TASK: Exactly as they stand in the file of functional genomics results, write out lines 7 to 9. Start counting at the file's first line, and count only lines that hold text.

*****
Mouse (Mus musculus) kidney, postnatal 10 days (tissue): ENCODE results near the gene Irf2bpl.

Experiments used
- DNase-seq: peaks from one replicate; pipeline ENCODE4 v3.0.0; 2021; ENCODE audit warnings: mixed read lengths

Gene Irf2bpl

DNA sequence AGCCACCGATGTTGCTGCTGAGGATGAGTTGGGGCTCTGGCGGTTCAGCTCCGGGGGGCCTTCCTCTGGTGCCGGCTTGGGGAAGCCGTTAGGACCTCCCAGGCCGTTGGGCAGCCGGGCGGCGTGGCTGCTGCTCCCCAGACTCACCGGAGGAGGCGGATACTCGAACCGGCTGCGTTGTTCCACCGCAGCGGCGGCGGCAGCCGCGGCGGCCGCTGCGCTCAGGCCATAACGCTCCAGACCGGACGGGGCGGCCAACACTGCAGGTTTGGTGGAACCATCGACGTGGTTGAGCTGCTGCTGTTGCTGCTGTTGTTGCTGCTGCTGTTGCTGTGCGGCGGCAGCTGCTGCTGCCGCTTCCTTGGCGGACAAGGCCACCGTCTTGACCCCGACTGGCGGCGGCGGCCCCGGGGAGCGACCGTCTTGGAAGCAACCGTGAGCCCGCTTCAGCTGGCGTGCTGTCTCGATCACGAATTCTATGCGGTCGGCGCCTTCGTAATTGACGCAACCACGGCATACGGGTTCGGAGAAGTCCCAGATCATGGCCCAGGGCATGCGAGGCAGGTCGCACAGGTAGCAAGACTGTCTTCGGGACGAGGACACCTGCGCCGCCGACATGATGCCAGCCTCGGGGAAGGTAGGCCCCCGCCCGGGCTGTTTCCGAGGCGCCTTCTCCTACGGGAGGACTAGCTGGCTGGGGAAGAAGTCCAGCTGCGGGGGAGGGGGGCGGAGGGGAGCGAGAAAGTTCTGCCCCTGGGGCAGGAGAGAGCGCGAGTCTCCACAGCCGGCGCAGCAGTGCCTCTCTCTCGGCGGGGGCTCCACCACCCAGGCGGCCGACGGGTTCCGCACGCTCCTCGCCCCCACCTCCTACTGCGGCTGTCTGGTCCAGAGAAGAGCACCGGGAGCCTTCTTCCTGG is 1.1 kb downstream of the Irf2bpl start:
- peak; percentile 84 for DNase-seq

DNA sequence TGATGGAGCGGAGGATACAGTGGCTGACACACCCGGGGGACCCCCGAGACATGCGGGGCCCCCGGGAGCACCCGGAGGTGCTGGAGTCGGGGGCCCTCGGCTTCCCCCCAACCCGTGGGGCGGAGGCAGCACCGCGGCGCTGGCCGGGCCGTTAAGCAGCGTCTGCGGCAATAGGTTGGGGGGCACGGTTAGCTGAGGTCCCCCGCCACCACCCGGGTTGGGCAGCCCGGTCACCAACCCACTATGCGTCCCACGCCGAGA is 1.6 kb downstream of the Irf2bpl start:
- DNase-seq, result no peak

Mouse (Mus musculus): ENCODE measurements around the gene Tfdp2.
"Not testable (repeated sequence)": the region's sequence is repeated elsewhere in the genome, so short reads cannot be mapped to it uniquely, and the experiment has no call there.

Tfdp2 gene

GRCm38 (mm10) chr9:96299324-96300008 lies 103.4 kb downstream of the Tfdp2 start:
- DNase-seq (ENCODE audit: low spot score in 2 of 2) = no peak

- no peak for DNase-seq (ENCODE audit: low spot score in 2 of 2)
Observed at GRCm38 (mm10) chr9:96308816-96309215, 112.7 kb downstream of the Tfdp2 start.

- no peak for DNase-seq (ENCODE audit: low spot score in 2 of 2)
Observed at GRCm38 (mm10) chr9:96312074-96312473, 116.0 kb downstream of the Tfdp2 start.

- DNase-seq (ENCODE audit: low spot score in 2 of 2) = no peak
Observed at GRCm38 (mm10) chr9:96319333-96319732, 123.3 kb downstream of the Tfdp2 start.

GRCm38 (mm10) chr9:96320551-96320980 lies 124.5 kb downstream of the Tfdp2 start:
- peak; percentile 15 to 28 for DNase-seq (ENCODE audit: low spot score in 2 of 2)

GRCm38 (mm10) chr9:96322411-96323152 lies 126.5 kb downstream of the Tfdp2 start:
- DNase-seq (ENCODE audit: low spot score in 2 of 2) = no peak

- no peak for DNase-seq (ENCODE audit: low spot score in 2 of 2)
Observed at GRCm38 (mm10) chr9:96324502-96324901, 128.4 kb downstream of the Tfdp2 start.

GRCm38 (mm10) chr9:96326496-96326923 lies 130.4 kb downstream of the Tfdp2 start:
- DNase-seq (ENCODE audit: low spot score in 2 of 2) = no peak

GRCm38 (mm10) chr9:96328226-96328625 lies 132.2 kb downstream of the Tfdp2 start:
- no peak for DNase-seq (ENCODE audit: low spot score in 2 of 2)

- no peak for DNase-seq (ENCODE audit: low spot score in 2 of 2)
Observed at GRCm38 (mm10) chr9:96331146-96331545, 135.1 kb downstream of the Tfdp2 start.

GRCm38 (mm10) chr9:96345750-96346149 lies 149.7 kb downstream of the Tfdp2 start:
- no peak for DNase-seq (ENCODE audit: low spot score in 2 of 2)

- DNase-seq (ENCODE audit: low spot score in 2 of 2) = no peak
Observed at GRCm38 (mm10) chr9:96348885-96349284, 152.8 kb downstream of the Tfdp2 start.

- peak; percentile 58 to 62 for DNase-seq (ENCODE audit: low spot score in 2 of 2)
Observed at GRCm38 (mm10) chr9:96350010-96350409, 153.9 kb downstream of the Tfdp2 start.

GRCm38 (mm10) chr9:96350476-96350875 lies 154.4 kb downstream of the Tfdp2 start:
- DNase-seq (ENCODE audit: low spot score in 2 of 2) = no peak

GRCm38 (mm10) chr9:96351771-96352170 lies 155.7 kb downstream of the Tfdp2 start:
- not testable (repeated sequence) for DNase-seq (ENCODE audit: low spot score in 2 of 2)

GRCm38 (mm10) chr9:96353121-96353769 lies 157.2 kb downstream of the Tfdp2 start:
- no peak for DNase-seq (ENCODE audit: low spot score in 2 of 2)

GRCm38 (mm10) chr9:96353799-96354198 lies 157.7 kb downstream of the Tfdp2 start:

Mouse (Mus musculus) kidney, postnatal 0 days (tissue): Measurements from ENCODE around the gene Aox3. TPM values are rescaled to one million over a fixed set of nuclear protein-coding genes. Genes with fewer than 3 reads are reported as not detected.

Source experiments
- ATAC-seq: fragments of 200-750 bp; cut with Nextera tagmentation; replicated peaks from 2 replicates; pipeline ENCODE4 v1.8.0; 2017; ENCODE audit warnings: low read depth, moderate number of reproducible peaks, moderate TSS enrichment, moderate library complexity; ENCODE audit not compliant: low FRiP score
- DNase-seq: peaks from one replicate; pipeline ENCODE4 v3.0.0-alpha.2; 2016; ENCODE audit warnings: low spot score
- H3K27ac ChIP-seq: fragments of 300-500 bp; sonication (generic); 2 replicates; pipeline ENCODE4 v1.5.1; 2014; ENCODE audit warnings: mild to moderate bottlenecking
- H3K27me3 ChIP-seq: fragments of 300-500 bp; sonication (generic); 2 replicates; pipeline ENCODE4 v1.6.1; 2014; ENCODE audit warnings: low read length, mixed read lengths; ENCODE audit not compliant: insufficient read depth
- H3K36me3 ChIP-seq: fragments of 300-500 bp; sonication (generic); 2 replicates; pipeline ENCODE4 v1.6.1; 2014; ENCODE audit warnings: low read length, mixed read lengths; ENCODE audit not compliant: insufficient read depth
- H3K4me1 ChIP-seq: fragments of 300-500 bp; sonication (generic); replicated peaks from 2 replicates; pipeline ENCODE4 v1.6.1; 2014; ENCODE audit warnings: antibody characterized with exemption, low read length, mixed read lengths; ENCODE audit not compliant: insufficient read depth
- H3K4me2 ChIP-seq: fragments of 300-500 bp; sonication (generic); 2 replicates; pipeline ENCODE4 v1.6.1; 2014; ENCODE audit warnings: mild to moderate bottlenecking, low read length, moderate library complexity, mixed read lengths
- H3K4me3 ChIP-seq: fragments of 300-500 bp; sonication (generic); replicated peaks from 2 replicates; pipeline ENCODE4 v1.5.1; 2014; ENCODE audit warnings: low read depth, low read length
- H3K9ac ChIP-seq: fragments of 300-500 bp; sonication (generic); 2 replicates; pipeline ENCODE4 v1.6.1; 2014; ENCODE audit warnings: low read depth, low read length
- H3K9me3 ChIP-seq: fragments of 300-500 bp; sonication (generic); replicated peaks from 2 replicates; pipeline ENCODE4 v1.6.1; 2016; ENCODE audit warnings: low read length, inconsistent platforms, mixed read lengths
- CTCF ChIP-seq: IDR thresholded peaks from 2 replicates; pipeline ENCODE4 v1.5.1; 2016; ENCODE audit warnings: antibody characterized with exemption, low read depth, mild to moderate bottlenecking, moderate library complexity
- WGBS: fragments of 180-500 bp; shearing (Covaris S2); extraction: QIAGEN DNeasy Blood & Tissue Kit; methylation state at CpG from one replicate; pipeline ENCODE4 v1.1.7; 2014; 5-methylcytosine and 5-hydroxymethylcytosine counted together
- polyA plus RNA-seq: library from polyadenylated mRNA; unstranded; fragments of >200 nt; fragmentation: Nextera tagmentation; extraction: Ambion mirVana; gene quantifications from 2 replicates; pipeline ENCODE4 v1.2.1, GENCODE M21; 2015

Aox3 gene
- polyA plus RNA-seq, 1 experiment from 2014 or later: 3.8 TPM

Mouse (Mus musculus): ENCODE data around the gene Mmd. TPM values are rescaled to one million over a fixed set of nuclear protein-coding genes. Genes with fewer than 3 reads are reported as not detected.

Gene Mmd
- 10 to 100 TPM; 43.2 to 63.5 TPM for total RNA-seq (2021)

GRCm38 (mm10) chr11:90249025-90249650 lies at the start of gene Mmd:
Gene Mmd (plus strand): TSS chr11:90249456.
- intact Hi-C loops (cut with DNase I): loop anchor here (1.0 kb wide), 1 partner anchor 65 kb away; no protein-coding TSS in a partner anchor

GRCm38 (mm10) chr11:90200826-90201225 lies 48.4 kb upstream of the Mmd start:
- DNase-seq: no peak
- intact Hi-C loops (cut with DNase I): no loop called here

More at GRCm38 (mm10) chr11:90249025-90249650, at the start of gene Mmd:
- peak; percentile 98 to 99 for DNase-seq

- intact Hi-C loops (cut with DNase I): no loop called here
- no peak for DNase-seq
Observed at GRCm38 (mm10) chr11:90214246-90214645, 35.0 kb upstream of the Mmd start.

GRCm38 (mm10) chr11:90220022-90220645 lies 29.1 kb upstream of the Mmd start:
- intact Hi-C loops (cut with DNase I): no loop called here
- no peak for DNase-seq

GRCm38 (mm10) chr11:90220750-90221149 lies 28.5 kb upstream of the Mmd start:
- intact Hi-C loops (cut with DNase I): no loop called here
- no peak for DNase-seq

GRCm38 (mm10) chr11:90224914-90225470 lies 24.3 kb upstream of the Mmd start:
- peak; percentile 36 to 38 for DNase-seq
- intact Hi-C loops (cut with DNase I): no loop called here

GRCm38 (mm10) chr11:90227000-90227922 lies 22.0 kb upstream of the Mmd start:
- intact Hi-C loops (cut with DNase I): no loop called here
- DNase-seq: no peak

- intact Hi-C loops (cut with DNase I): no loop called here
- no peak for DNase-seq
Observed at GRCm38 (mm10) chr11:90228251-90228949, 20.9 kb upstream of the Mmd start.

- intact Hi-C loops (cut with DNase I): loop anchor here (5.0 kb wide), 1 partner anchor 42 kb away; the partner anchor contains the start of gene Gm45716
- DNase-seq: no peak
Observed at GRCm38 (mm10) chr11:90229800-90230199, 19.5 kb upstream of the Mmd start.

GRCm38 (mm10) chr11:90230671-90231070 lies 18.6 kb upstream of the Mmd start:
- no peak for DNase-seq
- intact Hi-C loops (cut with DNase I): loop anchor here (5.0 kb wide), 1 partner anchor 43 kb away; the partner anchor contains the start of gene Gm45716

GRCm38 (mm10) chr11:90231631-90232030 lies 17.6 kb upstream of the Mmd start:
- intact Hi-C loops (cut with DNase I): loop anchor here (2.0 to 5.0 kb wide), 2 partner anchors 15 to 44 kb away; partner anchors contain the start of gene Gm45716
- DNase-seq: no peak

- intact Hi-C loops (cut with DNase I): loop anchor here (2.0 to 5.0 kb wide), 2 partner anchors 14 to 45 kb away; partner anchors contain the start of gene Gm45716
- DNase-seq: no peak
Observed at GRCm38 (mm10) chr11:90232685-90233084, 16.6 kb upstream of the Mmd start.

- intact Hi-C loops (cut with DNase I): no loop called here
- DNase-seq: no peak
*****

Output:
DNA sequence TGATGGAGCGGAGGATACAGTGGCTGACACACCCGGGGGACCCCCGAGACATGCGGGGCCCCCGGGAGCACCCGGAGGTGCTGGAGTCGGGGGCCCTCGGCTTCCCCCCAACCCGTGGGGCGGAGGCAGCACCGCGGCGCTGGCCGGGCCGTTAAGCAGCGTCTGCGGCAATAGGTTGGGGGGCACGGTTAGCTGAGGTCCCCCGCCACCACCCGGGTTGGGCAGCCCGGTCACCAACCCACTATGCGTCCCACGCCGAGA is 1.6 kb downstream of the Irf2bpl start:
- DNase-seq, result no peak

Mouse (Mus musculus): ENCODE measurements around the gene Tfdp2.